Imagine loading your kids into the car a cold winter morning to drop them off at school on your way to work. You turn the ignition switch to start and the engine refuses to go. A quick look under the hood reveals the problem: the battery posts and terminals are buried in white greenish powder. That’s corrosion buildup due to lack of maintenance. Fortunately, these and other common no-start car problems can be avoided following these five simple battery maintenance tips.
1. Clean Battery Posts and Cable Terminals
Put on your goggles and latex gloves to protect yourself form battery acid. Starting at the black or negative terminal, remove the cables from the battery using an open wrench as a back-up to hold the nut on the terminal bolt and a six-point wrench to turn the bolt loose-or just one wrench if your battery has side posts. Clean the terminal and posts with a battery post cleaning brush, an excellent tool to remove corrosion which prevents full electrical current from reaching the engine and its electrical components.
2. Clean the Battery Case and Tray
Remove the battery hold-down assembly and lift the battery off the engine compartment. Thoroughly clean the battery case and tray using a solution of 1 qt. of warm water and two tbsps. of baking soda to neutralize and remove any acid buildup and dirt. Apply the solution with a soft brush and wipe it clean with a shop towel. A clean battery blocks corrosion and makes inspection easier.
3. Inspect Battery and Components for Damage
Closely inspect the top, sides and bottom of the battery case looking for cracks, buckling and other possible damage. If you find any of these problems replace the battery. Make sure the tray is in good condition and all the screws are in place. Also, inspect the cables for distortion and other damage. Replace them if necessary.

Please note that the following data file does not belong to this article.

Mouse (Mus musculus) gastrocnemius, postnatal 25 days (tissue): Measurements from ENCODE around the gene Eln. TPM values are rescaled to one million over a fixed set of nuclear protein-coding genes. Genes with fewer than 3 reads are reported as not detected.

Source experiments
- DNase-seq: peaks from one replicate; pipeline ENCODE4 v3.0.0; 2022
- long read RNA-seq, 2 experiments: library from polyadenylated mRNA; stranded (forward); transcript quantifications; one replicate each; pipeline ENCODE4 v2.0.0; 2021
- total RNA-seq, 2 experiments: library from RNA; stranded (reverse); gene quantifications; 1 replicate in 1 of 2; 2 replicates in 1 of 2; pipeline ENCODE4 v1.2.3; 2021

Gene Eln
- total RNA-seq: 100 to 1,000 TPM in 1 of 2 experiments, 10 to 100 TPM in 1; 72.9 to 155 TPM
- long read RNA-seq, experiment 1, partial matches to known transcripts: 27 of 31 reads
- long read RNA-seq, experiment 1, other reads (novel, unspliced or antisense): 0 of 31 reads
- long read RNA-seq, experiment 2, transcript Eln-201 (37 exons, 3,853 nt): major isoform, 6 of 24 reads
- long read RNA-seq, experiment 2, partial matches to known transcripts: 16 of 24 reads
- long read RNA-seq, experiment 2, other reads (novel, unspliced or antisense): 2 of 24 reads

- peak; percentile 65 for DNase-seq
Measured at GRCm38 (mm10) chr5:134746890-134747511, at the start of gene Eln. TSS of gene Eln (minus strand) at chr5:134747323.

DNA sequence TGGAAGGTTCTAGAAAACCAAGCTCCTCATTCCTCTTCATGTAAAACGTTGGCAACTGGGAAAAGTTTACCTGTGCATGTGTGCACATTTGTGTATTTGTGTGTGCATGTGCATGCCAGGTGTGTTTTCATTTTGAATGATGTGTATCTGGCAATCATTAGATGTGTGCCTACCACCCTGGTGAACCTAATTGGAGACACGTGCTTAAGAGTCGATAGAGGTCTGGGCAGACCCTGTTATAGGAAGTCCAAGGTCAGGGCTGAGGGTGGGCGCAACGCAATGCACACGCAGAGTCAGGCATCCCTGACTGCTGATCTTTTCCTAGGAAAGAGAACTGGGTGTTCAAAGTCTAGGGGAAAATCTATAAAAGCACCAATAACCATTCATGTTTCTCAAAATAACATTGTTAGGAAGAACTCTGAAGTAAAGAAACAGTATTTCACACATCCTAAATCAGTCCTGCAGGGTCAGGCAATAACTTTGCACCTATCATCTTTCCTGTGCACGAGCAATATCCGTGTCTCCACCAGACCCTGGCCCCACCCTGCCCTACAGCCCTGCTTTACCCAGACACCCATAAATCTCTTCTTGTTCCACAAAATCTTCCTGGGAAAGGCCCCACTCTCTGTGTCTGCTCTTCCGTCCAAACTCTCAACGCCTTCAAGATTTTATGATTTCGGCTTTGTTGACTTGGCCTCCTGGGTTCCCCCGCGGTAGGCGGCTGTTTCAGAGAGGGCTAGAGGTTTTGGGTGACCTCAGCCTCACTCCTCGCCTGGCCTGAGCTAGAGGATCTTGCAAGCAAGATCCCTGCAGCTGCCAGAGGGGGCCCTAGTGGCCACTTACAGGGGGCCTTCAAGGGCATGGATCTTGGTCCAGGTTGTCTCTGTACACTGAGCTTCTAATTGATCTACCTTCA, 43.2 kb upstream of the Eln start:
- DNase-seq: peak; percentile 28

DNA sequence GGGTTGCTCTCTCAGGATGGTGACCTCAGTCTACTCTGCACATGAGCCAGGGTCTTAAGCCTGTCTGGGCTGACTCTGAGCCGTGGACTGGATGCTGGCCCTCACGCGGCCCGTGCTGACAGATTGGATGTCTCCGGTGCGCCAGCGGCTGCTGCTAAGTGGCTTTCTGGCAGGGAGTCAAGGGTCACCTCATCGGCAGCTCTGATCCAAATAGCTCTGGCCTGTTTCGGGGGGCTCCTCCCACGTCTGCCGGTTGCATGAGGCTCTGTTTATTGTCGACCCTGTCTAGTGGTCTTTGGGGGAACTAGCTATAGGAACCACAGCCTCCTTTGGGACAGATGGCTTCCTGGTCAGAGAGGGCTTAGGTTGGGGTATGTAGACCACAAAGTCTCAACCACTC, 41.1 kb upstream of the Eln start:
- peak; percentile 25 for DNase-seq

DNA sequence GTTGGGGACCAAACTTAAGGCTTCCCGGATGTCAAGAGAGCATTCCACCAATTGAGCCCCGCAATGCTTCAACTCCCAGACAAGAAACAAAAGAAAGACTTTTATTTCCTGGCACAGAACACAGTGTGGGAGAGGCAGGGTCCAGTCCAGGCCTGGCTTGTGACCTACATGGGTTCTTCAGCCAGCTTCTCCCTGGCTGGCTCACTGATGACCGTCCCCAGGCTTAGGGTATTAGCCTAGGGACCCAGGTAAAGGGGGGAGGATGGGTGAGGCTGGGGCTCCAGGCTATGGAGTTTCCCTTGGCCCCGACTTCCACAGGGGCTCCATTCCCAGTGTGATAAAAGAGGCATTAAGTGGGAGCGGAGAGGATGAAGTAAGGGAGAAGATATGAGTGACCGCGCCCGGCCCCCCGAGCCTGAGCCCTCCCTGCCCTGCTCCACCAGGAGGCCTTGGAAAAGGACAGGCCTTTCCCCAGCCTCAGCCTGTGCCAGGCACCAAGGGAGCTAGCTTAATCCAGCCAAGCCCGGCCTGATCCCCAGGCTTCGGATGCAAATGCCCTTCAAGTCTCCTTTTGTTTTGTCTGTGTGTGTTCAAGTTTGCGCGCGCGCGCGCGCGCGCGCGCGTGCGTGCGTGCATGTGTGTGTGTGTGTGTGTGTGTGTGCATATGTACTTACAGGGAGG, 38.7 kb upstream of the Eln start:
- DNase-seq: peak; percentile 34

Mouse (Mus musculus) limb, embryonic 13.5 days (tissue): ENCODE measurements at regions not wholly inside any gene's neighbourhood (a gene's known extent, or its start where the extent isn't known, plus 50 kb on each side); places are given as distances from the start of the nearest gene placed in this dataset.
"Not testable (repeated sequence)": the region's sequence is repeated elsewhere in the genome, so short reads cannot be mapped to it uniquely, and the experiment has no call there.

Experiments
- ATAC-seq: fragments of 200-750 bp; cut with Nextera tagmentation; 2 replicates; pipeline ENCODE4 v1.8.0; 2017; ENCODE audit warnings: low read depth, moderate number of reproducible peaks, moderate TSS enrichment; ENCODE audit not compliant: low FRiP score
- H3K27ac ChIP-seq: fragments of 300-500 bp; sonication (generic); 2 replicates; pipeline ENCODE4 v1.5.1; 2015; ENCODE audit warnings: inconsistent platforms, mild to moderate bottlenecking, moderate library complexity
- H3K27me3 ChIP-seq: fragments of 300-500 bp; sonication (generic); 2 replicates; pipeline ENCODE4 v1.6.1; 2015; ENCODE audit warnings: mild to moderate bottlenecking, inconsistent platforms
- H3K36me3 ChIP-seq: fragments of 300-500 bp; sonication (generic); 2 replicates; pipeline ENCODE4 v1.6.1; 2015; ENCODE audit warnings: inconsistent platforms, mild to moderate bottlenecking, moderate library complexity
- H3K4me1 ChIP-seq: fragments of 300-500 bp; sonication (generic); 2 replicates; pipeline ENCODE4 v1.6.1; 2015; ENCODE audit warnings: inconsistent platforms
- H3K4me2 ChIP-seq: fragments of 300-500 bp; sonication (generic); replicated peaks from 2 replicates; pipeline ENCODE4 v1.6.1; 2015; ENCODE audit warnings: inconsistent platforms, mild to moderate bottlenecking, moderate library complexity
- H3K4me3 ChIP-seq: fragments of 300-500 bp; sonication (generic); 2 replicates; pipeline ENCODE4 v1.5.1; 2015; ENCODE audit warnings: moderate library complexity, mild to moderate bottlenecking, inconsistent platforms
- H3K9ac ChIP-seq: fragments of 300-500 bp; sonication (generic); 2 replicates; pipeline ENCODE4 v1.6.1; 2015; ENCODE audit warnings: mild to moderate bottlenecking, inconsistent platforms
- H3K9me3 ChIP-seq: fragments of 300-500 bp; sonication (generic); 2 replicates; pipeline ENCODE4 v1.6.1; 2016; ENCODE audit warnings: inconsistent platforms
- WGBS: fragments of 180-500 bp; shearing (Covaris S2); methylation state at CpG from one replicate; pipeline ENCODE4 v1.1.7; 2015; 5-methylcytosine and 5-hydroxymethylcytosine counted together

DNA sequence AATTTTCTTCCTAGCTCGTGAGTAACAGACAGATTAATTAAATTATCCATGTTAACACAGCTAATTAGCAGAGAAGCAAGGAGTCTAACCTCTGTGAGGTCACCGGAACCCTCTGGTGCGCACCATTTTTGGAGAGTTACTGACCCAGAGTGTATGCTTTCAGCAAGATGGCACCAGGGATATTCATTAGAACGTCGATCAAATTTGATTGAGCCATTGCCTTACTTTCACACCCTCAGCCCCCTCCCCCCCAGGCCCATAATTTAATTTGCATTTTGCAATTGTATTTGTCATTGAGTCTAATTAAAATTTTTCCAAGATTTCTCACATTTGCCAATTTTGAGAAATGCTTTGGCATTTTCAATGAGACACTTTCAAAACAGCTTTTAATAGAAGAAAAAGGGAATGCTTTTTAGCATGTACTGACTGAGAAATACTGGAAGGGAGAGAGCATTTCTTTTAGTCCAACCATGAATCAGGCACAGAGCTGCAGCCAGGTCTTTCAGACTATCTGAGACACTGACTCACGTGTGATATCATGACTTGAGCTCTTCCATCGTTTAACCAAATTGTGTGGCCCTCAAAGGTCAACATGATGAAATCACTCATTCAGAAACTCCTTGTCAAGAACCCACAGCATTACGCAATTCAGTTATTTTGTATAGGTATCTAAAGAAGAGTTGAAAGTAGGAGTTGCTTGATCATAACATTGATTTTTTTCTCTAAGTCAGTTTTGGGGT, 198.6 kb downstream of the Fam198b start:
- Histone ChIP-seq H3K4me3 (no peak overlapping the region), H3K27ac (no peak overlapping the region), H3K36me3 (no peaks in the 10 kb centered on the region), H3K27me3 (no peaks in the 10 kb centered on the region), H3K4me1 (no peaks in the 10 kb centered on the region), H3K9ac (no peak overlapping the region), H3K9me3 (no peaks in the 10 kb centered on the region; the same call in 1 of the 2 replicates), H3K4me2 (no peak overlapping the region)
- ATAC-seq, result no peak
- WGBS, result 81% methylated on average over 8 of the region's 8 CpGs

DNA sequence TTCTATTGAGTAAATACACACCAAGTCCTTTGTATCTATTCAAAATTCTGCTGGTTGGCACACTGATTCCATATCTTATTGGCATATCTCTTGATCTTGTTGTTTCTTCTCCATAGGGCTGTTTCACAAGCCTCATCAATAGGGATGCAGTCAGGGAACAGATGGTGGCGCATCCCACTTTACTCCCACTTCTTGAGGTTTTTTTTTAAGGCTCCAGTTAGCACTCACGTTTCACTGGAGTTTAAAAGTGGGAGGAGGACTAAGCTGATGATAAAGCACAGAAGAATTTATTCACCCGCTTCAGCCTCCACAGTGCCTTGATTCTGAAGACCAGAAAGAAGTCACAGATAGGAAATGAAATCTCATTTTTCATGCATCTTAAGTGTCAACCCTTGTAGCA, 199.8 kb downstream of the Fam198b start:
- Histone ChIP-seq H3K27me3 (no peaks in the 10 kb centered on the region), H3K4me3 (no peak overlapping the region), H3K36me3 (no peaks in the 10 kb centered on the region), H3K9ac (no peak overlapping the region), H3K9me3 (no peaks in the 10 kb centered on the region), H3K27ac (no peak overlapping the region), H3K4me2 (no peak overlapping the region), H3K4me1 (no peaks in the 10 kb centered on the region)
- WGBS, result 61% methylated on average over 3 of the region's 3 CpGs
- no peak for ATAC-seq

4. Check the Battery Electrolyte
Carefully remove the vent cap(s) from the top of the battery using a small standard screwdriver-if you have a free maintenance battery skip this step. Look through each of the fill openings and make sure the electrolyte is covering the charging plates and touching the bottom of the fill ring. If necessary, add distilled water or battery acid-do not use tap water which contains chemicals that may ruin the battery.
5. Secure the Battery in Place
Replace the vent cap(s), lay the battery on its tray and secure it in place but do not over tighten or leave the hold-down fasteners loose. This may cause the battery case to buckle or crack. You may want to use treated felt washers-found in auto parts stores-on each post before installing the cables, this will inhibit corrosion. Once you install the cables, apply a thin layer of petroleum jelly to the battery post to further fight acid buildup.
A car battery may give you years of trouble-free service under normal conditions, but lack of maintenance reduces its service life. Performing these easy and quick maintenance tips at least every 3000 miles-or sooner if you suspect battery problems-will keep your battery working at its best and help you get rid of those unwanted surprises when you least need them.